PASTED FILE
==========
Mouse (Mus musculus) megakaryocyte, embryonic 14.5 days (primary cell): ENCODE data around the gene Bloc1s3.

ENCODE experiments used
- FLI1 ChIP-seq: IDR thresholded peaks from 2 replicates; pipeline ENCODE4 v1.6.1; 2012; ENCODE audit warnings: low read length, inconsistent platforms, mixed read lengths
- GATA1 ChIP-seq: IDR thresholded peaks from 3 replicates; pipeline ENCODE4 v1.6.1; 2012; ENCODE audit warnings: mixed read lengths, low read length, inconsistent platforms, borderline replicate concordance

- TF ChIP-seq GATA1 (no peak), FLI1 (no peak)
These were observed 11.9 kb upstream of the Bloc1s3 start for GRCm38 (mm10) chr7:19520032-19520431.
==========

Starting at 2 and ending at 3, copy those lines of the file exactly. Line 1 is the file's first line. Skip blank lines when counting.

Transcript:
ENCODE experiments used
- FLI1 ChIP-seq: IDR thresholded peaks from 2 replicates; pipeline ENCODE4 v1.6.1; 2012; ENCODE audit warnings: low read length, inconsistent platforms, mixed read lengths